For those of us who take care of patients with the sixth most common malignancy in the United States and the seventh most common cause of cancer-related death,it was disheartening that, as recently as 2015, patients with advanced bladder cancer had no effective alternatives to cisplatinum-based chemotherapy, a status quo that had persisted for three decades.2

Adding to this, patients who had tumors that did not respond to BCG therapy also had no true alternative other than radical cystectomy.3

Over the last 2 years, we have seen rapid progress in the bladder cancer arena, with an explosion of clinical trials across all disease states. Five PD-1 and PD-L1 checkpoint inhibitors are now FDA-approved for the treatment of metastatic urothelial cancer, while a fibroblast growth factor receptor (FGFR) inhibitor and an antibody-drug conjugate each have received breakthrough designation status.4-10 Soon, results from additional registration trials are expected to further expand our options for treating both early-stage and advanced disease. This rapidly evolving landscape is incredibly exciting, but also creates a challenge as busy physicians struggle to keep track of numerous pivotal studies that have or will read out over such a compressed timeframe.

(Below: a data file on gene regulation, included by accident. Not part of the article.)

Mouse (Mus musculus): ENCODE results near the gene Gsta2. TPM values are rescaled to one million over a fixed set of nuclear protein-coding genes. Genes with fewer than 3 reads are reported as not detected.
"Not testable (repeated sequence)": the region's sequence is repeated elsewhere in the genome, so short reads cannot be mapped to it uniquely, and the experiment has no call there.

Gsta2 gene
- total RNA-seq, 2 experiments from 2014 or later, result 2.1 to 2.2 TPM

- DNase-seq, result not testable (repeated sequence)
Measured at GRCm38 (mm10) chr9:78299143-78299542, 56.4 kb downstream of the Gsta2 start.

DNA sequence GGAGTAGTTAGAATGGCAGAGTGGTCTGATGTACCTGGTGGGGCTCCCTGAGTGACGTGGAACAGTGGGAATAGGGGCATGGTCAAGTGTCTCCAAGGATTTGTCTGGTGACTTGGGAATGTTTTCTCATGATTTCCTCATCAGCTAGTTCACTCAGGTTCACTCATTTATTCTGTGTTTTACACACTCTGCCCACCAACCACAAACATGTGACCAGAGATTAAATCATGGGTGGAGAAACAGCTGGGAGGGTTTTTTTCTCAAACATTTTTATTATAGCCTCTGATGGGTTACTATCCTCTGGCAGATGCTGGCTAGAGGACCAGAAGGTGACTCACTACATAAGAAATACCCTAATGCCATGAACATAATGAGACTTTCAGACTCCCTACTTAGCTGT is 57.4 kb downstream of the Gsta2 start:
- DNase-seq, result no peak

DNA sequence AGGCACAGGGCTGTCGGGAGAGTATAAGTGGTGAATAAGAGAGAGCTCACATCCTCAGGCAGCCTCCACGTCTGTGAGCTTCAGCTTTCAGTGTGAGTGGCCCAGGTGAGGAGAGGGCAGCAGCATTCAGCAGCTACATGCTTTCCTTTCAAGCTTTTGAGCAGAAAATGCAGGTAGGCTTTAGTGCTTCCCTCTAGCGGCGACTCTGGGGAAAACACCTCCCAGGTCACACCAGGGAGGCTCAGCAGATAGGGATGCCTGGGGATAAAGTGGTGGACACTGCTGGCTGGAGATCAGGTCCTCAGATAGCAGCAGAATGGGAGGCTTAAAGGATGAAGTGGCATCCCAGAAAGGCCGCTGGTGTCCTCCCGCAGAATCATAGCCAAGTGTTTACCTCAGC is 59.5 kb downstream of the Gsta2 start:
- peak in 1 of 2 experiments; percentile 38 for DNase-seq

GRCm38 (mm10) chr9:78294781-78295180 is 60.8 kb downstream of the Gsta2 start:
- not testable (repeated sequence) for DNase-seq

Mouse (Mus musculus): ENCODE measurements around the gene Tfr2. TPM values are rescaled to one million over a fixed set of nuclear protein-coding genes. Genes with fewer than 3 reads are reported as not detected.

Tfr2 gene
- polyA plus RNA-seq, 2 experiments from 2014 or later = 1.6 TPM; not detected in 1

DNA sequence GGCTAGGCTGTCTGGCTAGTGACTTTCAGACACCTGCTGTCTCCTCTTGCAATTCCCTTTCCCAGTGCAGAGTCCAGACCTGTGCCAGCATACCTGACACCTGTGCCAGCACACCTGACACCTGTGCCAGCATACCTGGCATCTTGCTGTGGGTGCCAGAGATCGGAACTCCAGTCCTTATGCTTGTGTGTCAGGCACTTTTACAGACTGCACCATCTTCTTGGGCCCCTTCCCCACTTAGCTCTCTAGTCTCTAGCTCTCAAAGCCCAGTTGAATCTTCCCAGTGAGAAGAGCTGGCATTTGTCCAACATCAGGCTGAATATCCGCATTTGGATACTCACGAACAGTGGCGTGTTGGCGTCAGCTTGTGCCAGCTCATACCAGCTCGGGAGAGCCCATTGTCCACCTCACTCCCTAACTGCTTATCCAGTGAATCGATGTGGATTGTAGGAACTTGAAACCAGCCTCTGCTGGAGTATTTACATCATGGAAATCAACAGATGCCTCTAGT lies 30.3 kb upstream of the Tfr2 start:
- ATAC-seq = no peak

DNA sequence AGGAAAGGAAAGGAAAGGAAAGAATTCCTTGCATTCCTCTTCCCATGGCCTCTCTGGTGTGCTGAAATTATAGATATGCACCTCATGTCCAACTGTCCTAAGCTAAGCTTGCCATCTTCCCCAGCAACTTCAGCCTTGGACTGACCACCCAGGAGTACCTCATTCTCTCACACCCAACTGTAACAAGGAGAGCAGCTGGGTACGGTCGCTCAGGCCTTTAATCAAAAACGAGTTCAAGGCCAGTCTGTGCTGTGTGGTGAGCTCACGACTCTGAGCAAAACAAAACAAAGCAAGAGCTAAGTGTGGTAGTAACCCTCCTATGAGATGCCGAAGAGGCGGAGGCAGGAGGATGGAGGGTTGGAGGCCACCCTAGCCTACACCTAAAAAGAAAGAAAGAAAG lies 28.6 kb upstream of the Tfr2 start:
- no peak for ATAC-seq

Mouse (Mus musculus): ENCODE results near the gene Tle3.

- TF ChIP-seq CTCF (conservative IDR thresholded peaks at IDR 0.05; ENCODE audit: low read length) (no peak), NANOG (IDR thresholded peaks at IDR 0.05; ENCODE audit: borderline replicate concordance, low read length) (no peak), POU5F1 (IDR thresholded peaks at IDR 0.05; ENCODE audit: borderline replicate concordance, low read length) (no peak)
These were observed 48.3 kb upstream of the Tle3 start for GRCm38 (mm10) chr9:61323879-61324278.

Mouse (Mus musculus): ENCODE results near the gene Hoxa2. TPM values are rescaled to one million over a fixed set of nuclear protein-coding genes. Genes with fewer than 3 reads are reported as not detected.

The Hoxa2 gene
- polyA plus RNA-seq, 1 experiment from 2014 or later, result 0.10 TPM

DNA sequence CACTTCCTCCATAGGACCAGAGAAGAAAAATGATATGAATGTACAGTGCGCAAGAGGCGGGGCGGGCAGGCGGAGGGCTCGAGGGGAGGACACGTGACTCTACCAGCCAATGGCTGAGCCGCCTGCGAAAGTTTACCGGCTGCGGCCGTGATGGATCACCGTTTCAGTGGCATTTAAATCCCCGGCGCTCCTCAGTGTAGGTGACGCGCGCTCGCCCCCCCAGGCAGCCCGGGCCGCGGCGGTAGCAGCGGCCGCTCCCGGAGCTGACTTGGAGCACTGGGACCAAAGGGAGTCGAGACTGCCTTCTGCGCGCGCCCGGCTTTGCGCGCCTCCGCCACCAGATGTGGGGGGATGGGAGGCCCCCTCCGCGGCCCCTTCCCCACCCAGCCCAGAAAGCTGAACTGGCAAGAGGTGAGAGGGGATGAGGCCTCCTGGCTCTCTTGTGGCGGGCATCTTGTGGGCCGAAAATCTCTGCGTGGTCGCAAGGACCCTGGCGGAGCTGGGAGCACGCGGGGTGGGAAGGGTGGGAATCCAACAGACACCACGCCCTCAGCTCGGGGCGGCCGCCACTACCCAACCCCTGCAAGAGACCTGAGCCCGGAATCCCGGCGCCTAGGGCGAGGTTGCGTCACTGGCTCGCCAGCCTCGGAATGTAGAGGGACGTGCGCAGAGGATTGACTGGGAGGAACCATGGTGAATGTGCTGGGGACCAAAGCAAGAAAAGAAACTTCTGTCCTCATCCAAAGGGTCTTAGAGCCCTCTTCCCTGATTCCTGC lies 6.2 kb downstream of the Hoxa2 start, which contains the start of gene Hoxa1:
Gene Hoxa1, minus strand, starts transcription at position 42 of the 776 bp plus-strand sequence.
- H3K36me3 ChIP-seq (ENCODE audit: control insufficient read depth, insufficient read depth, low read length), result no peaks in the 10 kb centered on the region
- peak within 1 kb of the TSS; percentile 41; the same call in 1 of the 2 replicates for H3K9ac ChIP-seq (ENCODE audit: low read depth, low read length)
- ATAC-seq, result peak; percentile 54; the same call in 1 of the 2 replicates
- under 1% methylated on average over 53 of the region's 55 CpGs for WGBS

The figures and summary by Noah Hahn, MD, are an invaluable map of these trials and resulting approvals.11 I thank Noah for collating these many trials and presenting them in such a clear and updatable manner. Any investigator whose bladder cancer trial is not shown in the figures and who would like their trial included is invited to email UroToday at . We welcome your additions and feedback.